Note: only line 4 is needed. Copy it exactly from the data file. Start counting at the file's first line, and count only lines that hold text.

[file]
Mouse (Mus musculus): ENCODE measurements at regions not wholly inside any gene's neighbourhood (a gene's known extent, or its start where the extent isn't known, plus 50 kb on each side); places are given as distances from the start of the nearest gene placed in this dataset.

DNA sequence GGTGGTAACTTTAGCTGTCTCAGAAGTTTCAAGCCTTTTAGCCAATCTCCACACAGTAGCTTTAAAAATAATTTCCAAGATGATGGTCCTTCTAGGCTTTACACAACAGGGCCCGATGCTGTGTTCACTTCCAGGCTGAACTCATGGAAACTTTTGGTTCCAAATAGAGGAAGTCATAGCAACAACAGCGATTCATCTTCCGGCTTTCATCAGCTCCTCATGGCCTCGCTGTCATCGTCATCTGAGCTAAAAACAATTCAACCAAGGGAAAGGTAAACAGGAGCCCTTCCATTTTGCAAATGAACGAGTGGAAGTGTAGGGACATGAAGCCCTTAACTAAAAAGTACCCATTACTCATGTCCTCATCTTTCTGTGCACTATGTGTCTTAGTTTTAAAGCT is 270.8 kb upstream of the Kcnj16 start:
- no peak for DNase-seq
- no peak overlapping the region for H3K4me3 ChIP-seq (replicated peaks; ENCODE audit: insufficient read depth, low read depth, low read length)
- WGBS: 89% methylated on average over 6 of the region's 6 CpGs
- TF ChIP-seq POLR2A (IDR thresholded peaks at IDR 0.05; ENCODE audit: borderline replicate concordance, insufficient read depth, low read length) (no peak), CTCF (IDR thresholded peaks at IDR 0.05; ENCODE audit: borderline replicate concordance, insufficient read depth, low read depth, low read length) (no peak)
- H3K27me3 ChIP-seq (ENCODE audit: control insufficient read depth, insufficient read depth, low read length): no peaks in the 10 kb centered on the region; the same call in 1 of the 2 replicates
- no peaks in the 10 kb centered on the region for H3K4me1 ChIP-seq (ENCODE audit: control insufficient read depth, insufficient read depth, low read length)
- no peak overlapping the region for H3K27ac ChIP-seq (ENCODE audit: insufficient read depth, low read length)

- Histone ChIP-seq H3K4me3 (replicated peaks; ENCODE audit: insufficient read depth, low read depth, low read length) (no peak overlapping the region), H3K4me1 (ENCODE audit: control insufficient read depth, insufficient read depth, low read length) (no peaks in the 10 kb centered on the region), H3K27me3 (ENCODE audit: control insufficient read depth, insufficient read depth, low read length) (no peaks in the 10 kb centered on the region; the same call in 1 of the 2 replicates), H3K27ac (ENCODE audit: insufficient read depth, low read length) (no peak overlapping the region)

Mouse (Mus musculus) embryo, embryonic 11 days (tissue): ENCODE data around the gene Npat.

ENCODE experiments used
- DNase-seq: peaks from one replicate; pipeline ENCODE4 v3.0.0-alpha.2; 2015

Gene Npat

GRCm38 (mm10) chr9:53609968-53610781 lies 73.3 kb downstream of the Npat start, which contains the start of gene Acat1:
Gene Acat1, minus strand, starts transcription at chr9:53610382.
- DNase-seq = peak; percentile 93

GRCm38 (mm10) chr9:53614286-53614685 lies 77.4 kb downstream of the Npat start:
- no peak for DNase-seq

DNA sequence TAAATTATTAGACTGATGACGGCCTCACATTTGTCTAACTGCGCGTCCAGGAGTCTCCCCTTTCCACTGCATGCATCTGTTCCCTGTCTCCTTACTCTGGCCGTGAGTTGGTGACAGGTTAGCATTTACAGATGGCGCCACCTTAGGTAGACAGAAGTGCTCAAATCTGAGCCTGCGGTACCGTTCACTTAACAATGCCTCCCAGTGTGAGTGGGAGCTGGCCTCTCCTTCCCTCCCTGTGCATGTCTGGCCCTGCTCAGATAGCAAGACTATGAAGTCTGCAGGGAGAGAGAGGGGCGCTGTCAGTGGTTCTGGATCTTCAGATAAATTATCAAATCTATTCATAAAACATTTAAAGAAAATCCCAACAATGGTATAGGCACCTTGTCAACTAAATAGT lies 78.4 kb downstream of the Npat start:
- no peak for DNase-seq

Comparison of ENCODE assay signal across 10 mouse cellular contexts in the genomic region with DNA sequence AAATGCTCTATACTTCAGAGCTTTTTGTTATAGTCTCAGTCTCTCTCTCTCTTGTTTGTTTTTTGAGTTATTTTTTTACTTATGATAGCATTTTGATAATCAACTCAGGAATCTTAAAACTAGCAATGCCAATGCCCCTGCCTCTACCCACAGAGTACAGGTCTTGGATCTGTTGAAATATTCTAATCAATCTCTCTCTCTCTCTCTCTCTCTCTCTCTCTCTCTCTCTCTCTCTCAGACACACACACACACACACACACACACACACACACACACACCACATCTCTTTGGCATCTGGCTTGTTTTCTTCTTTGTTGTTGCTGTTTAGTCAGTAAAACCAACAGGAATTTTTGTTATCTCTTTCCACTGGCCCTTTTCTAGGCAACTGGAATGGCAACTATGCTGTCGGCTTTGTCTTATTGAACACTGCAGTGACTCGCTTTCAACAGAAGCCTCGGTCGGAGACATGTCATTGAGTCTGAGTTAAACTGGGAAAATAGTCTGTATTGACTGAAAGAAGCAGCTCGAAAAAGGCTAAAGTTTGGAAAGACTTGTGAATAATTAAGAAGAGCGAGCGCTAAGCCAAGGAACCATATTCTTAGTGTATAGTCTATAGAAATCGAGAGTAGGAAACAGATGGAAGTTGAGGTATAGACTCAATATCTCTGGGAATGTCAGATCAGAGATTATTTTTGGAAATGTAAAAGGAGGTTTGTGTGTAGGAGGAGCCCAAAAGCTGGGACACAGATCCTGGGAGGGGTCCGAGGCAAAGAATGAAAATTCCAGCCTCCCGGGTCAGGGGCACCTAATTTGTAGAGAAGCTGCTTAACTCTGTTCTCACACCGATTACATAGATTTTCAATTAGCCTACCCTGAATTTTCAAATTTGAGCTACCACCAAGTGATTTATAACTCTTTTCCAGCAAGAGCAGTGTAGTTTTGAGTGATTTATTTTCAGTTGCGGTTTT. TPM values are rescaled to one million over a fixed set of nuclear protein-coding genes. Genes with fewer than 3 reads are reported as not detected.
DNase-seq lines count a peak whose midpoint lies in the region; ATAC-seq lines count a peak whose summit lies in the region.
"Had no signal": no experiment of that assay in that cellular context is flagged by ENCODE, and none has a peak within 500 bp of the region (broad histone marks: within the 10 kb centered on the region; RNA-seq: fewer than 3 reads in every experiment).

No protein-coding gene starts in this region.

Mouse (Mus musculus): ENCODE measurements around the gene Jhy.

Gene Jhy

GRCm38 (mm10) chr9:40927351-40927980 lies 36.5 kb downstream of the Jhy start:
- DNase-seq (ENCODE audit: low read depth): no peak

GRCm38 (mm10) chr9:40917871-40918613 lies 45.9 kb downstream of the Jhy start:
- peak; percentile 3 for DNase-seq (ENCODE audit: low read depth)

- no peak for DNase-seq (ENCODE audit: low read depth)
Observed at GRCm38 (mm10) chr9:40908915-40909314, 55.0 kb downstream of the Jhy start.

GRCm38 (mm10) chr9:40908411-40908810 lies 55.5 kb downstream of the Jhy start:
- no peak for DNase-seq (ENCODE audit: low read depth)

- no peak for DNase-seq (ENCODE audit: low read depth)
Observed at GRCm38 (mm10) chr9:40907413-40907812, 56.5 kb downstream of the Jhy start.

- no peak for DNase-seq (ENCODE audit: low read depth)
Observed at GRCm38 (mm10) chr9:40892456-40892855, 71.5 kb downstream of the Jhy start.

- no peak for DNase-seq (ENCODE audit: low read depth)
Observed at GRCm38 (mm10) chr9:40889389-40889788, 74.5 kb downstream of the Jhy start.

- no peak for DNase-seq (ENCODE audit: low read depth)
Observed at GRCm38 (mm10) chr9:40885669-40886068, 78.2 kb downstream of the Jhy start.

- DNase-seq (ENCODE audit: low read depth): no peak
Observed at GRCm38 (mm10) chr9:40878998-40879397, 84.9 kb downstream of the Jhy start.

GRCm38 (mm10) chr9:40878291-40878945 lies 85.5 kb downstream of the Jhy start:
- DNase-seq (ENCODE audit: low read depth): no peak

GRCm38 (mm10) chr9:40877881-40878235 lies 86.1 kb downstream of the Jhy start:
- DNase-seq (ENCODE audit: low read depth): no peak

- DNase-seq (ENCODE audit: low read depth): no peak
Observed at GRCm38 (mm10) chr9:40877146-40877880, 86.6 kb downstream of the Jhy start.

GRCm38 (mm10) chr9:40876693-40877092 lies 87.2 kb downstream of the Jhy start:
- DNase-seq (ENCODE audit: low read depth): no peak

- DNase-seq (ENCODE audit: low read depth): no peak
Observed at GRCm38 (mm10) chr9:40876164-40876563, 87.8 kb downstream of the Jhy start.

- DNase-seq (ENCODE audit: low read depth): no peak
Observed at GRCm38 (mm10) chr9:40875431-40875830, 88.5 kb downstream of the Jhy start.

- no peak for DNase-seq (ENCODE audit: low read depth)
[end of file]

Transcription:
- no peak overlapping the region for H3K4me3 ChIP-seq (replicated peaks; ENCODE audit: insufficient read depth, low read depth, low read length)